# Can $S_n$ be a cyclic group?

Some notes before the question:

1- there are many questions in MSE asking about elements generating $S_n$ but they all involve more than one transposition to generate $S_n$ for example "$S_n$ is generated by elements of the form $(1k)$ [more than one element because $k$ varies] or "... generated by $\{(1,2), (1,2,3,...,n) \}$".

2- By cyclic or generated by, considering the same meaning of generating a group by a single element and so called the cyclic group.

My question is : for which $i$ and $i$, $(i \ \ j)$ generated $S_n$, i.e. $S_n = \langle (i \ \ j) \rangle$ i.e. $S_n = {\{ (i \ \ j)^a | \text{fixed} \ i, j \ \text{and varying}\ a \ \in {\{1, \dots n}\} \ }\}$? And if the answer is no single transposition can generated $S_n$, is it possible with two transpositions and if so for what numbers i, j, k, m $S_n = \langle (i \ \ j), (k \ \ m) \rangle$ ?

I would appreciate any simple clear detailed explanation.

• Any cyclic group is abelian, and very few $S_n$ are abelian. – Santiago Canez Mar 30 '16 at 16:33
• A cyclic group is necessarily abelian, but $S_n$ is not except for $n<3$. – Captain Lama Mar 30 '16 at 16:33
• Yes, two is possible : take $(12)$ and $(12\cdots n)$. – Captain Lama Mar 30 '16 at 16:35
• I read "two generators", I forgot you wanted them to be transpositions. If you want that, then you need $n-1$ of them, for instance $(1i)$ for $1<i\leqslant n$. – Captain Lama Mar 30 '16 at 16:38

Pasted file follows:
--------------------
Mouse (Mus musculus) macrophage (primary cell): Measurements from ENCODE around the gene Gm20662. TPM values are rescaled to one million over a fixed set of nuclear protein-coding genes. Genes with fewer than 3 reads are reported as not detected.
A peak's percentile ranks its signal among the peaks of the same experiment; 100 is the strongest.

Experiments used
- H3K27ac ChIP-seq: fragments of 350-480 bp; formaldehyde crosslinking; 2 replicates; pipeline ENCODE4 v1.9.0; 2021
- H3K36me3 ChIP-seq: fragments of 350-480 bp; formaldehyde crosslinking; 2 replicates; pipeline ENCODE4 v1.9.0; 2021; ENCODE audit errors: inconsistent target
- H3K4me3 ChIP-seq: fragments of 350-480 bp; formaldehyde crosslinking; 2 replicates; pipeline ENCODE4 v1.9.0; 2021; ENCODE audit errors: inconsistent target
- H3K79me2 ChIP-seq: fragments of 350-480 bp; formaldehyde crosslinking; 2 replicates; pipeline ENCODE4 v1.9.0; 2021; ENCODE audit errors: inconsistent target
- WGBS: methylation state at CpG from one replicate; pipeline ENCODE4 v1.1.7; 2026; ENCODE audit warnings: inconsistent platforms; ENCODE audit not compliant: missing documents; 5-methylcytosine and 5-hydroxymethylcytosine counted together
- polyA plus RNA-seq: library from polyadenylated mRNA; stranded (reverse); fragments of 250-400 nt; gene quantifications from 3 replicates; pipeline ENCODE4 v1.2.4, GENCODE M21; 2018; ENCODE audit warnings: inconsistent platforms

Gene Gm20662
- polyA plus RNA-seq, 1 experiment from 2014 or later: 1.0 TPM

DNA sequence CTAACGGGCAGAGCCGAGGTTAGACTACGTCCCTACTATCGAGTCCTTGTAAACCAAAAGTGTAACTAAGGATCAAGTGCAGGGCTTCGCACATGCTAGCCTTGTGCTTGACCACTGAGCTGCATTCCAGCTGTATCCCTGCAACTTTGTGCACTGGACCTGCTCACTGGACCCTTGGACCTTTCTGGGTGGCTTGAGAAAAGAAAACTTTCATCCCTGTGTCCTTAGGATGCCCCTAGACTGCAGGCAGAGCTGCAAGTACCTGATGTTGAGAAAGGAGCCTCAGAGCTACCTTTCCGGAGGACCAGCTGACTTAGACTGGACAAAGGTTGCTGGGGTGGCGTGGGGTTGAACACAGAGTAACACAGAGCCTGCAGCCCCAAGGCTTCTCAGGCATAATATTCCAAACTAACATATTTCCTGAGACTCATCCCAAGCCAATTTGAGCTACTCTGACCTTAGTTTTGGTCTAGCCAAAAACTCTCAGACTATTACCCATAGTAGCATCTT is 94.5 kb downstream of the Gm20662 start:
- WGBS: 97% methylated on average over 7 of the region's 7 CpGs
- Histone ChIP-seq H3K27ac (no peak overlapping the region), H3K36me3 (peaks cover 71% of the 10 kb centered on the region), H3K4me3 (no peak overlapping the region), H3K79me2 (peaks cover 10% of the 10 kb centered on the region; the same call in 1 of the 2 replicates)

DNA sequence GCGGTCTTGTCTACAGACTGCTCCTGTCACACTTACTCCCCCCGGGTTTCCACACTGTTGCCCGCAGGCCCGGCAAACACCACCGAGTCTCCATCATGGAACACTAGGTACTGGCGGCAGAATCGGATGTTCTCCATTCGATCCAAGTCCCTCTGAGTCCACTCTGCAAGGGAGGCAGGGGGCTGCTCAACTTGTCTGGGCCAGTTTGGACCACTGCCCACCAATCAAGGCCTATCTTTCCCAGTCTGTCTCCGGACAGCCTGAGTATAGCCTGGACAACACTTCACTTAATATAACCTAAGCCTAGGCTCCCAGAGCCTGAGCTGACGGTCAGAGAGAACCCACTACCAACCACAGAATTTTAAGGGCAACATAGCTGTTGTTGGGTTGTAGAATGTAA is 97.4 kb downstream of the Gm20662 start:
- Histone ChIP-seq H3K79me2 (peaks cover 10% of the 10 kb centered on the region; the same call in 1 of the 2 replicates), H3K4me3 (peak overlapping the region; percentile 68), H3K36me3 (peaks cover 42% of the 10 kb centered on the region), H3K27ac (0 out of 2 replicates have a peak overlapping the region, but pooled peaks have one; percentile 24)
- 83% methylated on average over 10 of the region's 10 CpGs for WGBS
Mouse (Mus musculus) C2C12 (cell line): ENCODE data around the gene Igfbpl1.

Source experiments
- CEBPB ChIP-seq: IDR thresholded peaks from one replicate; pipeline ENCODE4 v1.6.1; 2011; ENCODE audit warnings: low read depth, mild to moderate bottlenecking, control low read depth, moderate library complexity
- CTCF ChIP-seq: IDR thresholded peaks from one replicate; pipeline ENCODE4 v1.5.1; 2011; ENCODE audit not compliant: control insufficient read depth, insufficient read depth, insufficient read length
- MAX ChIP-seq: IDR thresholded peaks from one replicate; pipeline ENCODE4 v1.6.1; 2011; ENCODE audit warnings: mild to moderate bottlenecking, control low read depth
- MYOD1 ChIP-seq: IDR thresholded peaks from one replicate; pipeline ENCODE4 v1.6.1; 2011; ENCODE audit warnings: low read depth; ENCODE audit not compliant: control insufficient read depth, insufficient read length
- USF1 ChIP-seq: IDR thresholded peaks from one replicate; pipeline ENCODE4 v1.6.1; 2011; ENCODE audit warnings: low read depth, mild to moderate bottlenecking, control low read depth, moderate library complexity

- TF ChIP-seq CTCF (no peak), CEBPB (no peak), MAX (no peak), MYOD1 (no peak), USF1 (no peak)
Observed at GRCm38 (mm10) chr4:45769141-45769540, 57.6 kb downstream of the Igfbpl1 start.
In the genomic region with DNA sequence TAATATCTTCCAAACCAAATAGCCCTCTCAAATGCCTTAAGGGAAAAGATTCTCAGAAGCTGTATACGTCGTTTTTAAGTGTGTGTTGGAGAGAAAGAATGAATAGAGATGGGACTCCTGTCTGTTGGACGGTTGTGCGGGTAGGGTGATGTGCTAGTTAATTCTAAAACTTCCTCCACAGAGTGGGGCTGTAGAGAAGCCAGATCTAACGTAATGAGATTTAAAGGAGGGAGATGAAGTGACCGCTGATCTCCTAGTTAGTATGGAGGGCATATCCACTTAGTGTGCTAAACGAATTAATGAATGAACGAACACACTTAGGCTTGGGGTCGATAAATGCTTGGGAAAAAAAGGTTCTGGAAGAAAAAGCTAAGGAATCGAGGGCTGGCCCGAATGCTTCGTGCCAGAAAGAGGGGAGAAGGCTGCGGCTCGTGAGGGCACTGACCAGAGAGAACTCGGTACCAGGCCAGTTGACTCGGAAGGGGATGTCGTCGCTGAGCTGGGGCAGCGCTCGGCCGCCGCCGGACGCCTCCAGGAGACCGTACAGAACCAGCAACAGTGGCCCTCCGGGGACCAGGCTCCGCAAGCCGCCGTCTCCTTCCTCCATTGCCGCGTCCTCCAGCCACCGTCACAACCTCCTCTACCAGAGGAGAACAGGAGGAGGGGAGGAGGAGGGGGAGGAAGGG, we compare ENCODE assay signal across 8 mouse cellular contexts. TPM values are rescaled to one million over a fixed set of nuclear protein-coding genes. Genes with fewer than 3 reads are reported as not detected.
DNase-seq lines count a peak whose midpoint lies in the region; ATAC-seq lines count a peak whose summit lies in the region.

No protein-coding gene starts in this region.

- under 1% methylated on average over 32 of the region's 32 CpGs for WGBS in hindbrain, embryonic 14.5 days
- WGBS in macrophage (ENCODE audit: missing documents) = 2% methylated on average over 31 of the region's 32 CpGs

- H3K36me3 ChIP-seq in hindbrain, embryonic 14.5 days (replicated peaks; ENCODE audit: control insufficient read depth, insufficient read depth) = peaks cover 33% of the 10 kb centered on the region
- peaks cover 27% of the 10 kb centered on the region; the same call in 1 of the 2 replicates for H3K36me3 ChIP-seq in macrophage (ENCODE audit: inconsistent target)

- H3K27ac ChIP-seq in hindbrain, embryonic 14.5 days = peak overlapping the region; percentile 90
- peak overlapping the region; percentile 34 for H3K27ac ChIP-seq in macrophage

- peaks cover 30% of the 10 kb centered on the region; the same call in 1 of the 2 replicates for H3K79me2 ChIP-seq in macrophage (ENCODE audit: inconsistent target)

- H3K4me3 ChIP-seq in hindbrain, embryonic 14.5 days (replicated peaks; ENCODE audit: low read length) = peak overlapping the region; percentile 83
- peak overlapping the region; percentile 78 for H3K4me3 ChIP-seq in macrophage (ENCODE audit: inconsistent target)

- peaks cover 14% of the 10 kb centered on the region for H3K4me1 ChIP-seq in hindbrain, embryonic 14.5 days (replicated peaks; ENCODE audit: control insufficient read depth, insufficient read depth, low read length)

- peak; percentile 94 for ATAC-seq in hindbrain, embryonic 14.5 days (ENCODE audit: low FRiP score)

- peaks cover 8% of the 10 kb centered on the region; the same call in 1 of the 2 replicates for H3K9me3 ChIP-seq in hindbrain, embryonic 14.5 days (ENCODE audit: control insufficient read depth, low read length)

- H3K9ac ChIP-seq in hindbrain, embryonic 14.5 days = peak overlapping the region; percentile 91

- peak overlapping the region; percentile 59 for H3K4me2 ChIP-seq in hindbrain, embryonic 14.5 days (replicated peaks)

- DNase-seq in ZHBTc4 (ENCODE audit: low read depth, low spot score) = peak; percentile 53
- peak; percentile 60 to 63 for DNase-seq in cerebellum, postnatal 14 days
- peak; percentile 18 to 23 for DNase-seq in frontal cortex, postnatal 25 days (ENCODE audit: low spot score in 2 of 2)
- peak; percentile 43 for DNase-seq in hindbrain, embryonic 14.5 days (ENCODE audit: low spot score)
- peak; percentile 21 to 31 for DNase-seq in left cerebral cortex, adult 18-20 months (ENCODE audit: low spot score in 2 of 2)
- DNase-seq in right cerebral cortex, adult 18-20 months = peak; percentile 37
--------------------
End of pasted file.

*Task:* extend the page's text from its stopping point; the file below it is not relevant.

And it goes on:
• Clearly $2$ is not possible because all numbers need to appear in your transpositions if you want them to generate the whole group. – Captain Lama Mar 30 '16 at 16:38

As it was said in the comments (by Captain Lama and Santiago Canez), this is not possible if $n ≥ 3$ because the transpositions $(1 \; 2)$ and $(2 \; 3)$ do not commute. So $S_n$ is not abelian, and therefore it is not cyclic (i.e. it can't be generated by $1$ element). You only have $S_2 = \langle (1 \; 2) \rangle$.
For $n ≥ 5$, $S_n$ is not generated by $2$ transpositions: let $(a \; b)$ and $(c \; d)$ two of them, and let $x \in \{1,...,n\}$ with $x \not \in \{a,b,c,d\}$. Then $(a \; x)$ is not in the subgroup $G$ generated by $(a \; b)$ and $(c \; d)$, because every element of $G$ fixes $x$.
However, for $n=3$, you have $S_3 = \langle (1 \; 2), (1 \; 3) \rangle$.
• Is writing $S_n = {\{ (i \ \ j)^{a_1} (k \ \ m)^{a_2} (i \ \ j)^{a_3} \dots | \text{fixed} \ i, j, k, m \ \text{and varying}\ a_i \ \in {\{1, \dots n}\} \ }\}$ possible? It has nothing to do with abelian since powers of same transpositions don't sum-up. – Liebe Mar 30 '16 at 16:39
• @Liebe : you are right for the description of the subgroup generated by $(i \; j)$ and $(k \; m)$ (you can have $0≤a_i≤1$ here). The first part of my answer is about one generator, and this has something to do with abelian. But for two generators, this is indeed different. – Watson Mar 30 '16 at 16:44
• Sorry one q. What is the least number of transpositions to generate $S_n$? It seems that in your example for n=5 if we bring a third transposition (i.e. incl. 1) so they may generate $S_n$ so the least number is 3? Thank you – Liebe Mar 30 '16 at 16:49
• @Liebe The argument shows that no fewer that $n-1$ transpositions can generate $S_n$ and indeed, it is generated by either the $n-1$ transpositions containing some fixed element, or the $n-1$ transpositions exchanging some $i$ and $i+1$. – Tobias Kildetoft Mar 30 '16 at 17:19